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2013 STEM-H Teacher Fellows Selected

The Submarine Force Library and Museum Association, Historic Ship Nautilus, and the Naval Historical Foundation are pleased to announce the selectees for the 2013 Science, Technology, Engineering, Mathematics, and History (STEM-H) Teacher Fellowships. From July 22 to August 2, the selectees will use the exhibits of the Submarine Force Museum and Historic Ship Nautilus to

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Norman’s Corner: Edward Teller and the A-Bomb

By Norman Polmar (Editor’s note: This is the eleventh in a series of blogs by Norman Polmar, author, analyst, and consultant specializing in the naval, aviation, and intelligence fields. Follow the full series here.) I had the privilege of meeting Dr. Edward Teller, the “father” of the hydrogen bomb. Teller believed strongly that the United

Norman’s Corner: Paul Nitze and the A-Bomb

By Norman Polmar (Editor’s note: This is the tenth in a series of blogs by Norman Polmar, author, analyst, and consultant specializing in the naval, aviation, and intelligence fields. Follow the full series here.) In the early 1960s, while researching my book Aircraft Carriers: A History of Carrier Aviation and Its Influence on World Events

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Norman’s Corner: The Envelope Aircraft Carrier

By Norman Polmar (Editor’s note: This is the eighth in a series of blogs by Norman Polmar, author, analyst, and consultant specializing in the naval, aviation, and intelligence fields. Follow the full series here.) A telephone call in early March 1974 from one of my consulting customers in the Navy Department alerted me to a

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BOOK REVIEW – The U.S. Nuclear Arsenal: A History of Weapons and Delivery Systems Since 1945

By Norman Polmar and Robert S. Norris, Naval Institute Press, 2009. Reviewed by Captain James B. Bryant. U.S. Navy (Retired) This is more than a well-written and researched reference book, but also an examination by experts of the evolution of nuclear weapons policy. When you absolutely need to know everything about how, why and where

Norman’s Corner: Speaking to Admiral Rickover

By Norman Polmar (Editor’s note: This is the second in a series of blogs by Norman Polmar, author, analyst, and consultant in the naval, aviation, and intelligence fields. Follow the full series here.)  Soon after I went to work for Navy Times in late 1959, the editor-in-chief, John Slinkman, came over to my desk and

Enterprise: The Enduring Connection

The inactivation this Saturday 1 December of USS Enterprise (CVN 65) at Naval Station Norfolk will mark the latest chapter of a close relationship between the Naval Historical Foundation (NHF) and one of the Navy’s most historically significant vessels. In fact that NHF-“Big-E” relationship turns out to be pretty personal. For example, long-time NHF archivist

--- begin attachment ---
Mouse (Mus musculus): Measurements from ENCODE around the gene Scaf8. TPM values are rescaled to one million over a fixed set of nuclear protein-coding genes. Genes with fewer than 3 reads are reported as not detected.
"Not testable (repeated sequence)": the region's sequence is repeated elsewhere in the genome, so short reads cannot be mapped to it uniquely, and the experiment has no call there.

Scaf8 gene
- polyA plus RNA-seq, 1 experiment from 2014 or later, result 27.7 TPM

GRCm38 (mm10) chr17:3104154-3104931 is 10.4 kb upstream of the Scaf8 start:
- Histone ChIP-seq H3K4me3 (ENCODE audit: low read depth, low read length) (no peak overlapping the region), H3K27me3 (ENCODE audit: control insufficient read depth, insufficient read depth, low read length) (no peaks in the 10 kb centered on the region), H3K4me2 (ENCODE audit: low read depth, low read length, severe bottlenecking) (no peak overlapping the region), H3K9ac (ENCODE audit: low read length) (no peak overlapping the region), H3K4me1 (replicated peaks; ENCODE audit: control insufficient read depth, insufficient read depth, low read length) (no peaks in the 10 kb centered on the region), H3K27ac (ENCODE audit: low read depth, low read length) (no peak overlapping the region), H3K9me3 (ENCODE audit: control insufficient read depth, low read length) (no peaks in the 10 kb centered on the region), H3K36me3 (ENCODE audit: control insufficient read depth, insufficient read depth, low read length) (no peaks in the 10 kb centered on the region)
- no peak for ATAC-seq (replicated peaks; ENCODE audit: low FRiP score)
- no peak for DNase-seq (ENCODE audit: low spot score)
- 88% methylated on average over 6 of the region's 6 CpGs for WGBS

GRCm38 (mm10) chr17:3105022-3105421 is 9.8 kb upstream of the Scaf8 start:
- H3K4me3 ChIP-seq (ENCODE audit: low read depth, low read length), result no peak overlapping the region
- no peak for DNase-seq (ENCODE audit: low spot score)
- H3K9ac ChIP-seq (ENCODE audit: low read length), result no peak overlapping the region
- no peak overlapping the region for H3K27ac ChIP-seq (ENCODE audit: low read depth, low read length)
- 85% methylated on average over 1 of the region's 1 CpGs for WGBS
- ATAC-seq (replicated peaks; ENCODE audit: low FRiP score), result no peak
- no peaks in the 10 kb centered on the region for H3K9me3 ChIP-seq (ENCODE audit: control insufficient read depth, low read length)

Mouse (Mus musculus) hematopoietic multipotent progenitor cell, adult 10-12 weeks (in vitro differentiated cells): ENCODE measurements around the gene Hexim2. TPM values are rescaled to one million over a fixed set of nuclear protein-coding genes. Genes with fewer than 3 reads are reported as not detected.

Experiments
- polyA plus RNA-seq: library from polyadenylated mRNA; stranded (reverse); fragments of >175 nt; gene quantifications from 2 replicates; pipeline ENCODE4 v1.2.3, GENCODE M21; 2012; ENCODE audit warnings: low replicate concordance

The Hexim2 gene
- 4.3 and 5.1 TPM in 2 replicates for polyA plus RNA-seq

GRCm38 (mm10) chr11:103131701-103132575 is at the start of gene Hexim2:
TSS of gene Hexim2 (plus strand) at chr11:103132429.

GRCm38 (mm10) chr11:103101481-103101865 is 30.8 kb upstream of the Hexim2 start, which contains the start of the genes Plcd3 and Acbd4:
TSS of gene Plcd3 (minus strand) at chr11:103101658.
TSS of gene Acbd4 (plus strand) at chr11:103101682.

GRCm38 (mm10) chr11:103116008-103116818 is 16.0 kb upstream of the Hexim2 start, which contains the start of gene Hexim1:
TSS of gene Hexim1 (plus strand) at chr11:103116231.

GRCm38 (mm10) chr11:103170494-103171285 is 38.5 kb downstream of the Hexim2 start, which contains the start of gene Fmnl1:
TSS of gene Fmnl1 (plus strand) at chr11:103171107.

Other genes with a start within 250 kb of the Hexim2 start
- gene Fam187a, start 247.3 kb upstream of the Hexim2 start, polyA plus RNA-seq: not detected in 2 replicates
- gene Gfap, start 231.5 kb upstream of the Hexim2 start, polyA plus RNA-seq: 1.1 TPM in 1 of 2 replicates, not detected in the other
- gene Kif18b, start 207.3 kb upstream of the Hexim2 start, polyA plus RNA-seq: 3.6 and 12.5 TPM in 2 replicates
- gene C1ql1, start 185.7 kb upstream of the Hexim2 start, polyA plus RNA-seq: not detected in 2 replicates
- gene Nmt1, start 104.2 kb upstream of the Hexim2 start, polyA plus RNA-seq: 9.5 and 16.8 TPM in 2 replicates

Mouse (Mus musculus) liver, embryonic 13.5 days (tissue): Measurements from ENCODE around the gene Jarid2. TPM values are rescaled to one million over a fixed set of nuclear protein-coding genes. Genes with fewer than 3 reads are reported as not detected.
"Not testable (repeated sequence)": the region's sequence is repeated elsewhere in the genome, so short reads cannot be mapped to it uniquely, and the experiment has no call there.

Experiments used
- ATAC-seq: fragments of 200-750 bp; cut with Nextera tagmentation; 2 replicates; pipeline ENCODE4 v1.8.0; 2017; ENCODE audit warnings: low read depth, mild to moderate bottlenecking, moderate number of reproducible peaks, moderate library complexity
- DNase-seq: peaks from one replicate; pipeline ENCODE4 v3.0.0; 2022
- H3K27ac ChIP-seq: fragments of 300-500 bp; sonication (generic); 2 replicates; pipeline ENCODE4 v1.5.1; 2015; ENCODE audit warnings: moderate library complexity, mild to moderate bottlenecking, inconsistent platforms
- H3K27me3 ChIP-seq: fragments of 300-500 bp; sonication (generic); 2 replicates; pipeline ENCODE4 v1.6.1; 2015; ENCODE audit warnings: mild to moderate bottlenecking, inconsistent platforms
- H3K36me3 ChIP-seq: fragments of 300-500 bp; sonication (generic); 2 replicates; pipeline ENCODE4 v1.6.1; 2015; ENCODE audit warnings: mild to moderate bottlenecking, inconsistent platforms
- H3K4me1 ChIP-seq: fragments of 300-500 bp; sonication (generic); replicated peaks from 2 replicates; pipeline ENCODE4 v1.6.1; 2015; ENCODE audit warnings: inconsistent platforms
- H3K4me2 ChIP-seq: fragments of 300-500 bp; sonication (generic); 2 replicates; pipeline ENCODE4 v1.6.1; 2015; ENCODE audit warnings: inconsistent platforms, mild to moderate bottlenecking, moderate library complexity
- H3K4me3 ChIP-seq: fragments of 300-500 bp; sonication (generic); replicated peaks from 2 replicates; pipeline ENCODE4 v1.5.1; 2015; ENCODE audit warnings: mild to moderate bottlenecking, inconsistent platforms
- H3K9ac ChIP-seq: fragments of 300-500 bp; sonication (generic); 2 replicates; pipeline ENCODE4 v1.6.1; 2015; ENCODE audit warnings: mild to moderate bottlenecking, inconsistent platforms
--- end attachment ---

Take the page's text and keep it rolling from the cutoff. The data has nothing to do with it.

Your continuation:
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BOOK REVIEW – Silent Killers: Submarines and Undersea Warfare

By James P. Delgado, Osprey Publishing, Oxford, (UK), (2011) Reviewed by Jan Churchill Dr. James P. Delgado, author of Silent Killers, is extremely well qualified to present the history of man’s desire to go beneath the sea, starting with the first attempts to breach treacherous waters to the present time of nuclear submarines. Delgado is

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New Exhibit Panels for 50th Anniversary of Cuban Missile Crisis

October marks 50 years since the tense standoff between the United States and Soviet Union that came to be known as the Cuban Missile Crisis. In the summer of 1962, the Soviets began moving nuclear missiles and nuclear-capable bombers to bases in Cuba, within easy striking distance of targets within the continental United States. Following

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NHF Historian Embarks On Board USS George HW Bush

NHF Digital Historian Dave Colamaria had the opportunity to embark on board the Navy’s newest aircraft carrier, USS George H.W. Bush (CVN 77) for a 24 hour visit in late June. NHF has worked closely with Navy Recruiting District, Richmond over the past two years on the NHF STEM-H Teacher Fellowship Program. The June embark

BOOK REVIEW: Stockpile – The Story Behind 10,000 Strategic Nuclear Weapons

By Jerry Miller, Naval Institute Press, Annapolis, MD, ( 2010) Reviewed by Charles Bogart This well-written and crafted book is an insider’s look at how the United States’ strategic nuclear weapon stockpile grew from three weapons in 1945 to over 10,000 in 1980 and then began to shrink to its present level of some 2,000.

Douglas A-3D Skywarrior Restoration: From Airport Eyesore to Airport Pride

By AOC Delbert Mitchell, USN (Ret.) The Mojave Desert of southern California can be a very foreboding place during any time of the year – from the extreme dry heat of the summer months, to the cold windy days of winter, it is anything but Mediterranean in climate and temperature. But, it is also here